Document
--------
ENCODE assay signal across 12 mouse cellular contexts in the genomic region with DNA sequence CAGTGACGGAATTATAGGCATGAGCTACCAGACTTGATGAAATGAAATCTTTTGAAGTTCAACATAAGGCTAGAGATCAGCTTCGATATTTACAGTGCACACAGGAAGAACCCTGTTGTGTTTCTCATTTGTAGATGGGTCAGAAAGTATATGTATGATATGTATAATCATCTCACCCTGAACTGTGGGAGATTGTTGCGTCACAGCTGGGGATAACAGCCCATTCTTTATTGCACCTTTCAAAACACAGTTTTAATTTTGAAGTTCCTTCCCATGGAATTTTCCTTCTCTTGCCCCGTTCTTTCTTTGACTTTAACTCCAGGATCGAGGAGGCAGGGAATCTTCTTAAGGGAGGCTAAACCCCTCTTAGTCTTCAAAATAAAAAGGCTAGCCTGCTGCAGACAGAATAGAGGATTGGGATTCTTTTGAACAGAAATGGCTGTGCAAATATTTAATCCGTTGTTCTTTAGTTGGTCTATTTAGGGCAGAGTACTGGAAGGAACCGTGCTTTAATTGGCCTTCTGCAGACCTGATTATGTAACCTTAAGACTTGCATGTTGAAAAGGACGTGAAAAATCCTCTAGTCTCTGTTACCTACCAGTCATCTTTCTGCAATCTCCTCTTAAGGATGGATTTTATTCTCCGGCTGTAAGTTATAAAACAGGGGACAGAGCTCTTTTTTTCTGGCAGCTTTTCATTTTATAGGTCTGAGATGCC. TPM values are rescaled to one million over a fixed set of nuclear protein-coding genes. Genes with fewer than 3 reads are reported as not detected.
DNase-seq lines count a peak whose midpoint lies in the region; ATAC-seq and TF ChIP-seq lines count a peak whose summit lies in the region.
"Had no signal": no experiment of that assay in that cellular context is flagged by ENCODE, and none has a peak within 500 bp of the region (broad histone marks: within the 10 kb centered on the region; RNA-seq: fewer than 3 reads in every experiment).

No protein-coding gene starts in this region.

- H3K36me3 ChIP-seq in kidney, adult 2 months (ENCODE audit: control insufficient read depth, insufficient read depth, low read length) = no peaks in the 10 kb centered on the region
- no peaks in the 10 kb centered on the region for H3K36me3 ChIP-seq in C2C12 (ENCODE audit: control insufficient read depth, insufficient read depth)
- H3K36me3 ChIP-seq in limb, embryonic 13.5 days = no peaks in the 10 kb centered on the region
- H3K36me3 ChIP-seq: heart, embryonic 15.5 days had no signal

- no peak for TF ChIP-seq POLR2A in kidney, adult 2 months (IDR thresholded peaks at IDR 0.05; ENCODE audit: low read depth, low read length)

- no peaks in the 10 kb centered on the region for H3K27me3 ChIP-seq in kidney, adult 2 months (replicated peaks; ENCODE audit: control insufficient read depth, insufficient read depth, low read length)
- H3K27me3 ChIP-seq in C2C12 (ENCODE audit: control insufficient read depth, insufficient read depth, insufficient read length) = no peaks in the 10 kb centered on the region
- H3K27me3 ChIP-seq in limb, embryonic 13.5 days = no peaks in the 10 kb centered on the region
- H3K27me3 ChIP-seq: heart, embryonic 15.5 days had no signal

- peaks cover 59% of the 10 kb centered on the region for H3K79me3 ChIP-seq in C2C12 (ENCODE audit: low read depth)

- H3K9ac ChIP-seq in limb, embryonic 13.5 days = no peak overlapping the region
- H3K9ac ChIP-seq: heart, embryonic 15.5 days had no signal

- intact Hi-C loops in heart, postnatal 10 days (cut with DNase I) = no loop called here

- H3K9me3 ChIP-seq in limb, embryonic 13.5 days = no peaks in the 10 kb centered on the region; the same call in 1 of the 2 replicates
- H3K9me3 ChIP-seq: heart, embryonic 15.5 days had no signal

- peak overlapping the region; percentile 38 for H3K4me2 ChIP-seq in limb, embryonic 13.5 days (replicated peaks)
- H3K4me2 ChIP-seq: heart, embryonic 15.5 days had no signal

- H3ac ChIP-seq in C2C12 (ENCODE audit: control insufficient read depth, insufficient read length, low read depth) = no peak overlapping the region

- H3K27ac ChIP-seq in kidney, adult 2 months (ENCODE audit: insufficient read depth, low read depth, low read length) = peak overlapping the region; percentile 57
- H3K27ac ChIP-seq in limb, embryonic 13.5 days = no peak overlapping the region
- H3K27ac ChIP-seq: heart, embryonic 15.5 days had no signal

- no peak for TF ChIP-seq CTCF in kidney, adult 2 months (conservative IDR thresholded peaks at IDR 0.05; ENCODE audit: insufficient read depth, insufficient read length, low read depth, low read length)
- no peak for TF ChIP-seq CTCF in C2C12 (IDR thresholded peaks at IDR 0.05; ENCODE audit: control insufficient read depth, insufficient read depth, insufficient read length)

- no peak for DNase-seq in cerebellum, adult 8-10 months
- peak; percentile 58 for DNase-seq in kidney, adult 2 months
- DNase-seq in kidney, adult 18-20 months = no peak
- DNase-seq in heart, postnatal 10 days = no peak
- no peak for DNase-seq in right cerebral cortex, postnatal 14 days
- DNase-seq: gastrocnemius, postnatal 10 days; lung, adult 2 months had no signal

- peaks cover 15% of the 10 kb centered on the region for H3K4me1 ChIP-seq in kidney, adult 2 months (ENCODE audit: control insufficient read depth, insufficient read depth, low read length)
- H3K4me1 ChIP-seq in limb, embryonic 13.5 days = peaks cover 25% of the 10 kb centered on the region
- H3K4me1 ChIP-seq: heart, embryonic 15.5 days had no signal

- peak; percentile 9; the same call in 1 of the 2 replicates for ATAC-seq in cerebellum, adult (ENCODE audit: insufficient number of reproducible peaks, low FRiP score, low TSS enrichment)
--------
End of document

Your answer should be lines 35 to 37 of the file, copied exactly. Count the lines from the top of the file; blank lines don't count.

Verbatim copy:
- H3K4me1 ChIP-seq in limb, embryonic 13.5 days = peaks cover 25% of the 10 kb centered on the region
- H3K4me1 ChIP-seq: heart, embryonic 15.5 days had no signal

- peak; percentile 9; the same call in 1 of the 2 replicates for ATAC-seq in cerebellum, adult (ENCODE audit: insufficient number of reproducible peaks, low FRiP score, low TSS enrichment)